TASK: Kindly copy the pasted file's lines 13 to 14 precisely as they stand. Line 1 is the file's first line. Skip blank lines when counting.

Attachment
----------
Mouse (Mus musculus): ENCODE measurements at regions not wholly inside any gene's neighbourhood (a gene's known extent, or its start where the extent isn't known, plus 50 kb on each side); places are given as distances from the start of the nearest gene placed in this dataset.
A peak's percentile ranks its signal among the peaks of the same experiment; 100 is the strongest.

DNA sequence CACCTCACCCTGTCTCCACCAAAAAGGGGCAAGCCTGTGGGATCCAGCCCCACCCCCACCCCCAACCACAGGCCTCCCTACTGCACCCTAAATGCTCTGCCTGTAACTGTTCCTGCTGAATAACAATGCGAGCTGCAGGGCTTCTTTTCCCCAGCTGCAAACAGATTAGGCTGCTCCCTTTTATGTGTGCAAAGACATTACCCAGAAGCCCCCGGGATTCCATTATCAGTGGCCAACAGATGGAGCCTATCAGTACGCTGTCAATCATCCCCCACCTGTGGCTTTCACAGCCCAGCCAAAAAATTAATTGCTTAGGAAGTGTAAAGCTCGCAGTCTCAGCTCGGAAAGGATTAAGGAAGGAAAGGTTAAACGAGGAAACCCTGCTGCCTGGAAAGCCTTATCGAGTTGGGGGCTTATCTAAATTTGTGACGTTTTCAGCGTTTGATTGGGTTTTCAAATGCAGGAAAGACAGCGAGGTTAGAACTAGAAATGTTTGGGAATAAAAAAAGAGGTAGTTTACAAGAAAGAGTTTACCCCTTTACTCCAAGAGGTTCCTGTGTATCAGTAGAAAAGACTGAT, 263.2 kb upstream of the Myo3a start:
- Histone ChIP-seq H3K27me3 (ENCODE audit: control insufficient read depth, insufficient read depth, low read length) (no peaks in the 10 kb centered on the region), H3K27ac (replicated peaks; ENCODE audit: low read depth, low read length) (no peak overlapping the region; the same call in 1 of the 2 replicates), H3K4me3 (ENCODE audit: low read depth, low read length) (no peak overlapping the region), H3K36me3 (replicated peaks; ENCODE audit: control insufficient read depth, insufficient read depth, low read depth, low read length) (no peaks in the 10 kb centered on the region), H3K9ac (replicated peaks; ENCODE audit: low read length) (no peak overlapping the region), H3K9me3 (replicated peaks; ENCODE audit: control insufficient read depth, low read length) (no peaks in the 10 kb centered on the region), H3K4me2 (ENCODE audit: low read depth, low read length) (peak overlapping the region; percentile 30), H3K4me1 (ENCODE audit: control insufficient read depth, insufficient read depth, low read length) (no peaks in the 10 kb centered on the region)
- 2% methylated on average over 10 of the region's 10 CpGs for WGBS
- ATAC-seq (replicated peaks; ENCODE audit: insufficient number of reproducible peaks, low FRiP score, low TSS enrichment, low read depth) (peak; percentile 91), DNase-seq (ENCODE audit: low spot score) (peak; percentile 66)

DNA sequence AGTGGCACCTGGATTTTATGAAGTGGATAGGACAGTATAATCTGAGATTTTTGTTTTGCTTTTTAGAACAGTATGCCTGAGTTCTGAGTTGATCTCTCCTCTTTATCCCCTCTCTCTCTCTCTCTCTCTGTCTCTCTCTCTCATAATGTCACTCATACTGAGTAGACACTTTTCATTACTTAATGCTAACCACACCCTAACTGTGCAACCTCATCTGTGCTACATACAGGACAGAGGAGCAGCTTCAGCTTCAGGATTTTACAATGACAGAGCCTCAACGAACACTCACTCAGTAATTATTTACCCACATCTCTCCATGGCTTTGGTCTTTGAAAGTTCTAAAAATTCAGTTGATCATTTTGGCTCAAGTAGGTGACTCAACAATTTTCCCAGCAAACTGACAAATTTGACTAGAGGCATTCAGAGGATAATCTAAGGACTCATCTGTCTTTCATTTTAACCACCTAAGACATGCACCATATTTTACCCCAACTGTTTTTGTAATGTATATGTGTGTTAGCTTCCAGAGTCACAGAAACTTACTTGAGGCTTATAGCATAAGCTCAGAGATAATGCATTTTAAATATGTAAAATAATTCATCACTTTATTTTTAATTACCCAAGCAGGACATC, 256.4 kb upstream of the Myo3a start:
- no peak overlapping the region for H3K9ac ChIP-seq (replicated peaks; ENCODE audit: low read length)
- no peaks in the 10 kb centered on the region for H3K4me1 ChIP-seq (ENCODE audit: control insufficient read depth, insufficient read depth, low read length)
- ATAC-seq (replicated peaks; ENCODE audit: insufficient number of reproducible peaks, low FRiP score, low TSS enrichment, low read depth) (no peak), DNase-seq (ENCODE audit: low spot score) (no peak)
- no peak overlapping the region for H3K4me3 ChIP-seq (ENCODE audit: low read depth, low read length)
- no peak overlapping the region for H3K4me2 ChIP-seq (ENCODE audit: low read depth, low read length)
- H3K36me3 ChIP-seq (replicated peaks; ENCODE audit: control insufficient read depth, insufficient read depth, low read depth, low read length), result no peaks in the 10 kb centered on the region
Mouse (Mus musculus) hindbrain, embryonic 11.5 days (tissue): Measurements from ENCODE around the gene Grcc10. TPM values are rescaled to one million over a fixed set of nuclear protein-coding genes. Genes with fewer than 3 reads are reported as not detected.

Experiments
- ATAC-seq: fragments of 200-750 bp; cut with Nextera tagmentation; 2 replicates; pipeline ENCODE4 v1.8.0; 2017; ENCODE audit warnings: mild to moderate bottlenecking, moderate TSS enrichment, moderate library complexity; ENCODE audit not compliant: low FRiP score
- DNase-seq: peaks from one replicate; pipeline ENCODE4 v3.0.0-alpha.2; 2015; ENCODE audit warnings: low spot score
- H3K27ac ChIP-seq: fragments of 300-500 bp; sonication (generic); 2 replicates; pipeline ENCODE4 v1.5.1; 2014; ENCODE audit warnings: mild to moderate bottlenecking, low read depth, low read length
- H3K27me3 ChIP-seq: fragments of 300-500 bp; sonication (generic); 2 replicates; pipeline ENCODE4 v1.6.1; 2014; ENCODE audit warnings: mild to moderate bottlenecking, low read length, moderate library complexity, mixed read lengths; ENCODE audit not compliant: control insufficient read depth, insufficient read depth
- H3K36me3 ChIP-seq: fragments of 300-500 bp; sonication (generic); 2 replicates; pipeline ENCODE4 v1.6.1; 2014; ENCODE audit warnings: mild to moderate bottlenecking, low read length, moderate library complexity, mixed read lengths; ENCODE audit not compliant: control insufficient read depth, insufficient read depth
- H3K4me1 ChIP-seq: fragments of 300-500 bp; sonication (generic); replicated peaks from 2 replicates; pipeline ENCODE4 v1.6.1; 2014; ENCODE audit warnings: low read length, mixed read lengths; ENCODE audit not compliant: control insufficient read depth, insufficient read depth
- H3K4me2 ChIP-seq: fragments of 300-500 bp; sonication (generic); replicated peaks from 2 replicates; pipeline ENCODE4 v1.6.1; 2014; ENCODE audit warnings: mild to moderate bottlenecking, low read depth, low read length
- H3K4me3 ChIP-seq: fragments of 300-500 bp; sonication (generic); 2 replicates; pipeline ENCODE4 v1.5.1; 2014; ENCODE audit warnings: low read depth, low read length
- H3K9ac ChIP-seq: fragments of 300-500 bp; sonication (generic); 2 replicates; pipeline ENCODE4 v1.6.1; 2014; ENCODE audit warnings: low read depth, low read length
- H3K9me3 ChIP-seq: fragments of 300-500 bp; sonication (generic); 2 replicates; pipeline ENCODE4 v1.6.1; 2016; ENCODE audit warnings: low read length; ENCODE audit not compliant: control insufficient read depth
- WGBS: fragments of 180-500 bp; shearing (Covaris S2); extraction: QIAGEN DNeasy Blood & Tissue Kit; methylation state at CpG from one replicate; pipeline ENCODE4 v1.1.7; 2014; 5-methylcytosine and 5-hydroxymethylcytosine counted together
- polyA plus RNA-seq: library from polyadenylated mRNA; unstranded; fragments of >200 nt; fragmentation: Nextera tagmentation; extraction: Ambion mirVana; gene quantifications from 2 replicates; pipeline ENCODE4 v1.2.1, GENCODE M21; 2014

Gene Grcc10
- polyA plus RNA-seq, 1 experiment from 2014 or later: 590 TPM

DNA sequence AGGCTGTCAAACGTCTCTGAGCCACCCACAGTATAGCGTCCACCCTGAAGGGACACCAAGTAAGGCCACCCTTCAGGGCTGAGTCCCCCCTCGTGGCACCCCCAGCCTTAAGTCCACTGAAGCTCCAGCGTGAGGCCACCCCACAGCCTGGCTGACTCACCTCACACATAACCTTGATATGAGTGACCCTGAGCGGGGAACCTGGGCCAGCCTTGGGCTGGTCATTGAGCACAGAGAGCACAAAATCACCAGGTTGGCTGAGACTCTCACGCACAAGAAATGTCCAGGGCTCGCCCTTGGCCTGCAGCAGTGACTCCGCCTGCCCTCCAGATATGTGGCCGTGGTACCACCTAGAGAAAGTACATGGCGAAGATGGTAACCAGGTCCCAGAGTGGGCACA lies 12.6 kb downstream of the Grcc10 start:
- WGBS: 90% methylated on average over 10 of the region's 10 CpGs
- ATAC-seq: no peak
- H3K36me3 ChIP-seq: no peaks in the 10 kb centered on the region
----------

- H3K36me3 ChIP-seq (replicated peaks; ENCODE audit: control insufficient read depth, insufficient read depth, low read depth, low read length), result no peaks in the 10 kb centered on the region
Mouse (Mus musculus) hindbrain, embryonic 11.5 days (tissue): Measurements from ENCODE around the gene Grcc10. TPM values are rescaled to one million over a fixed set of nuclear protein-coding genes. Genes with fewer than 3 reads are reported as not detected.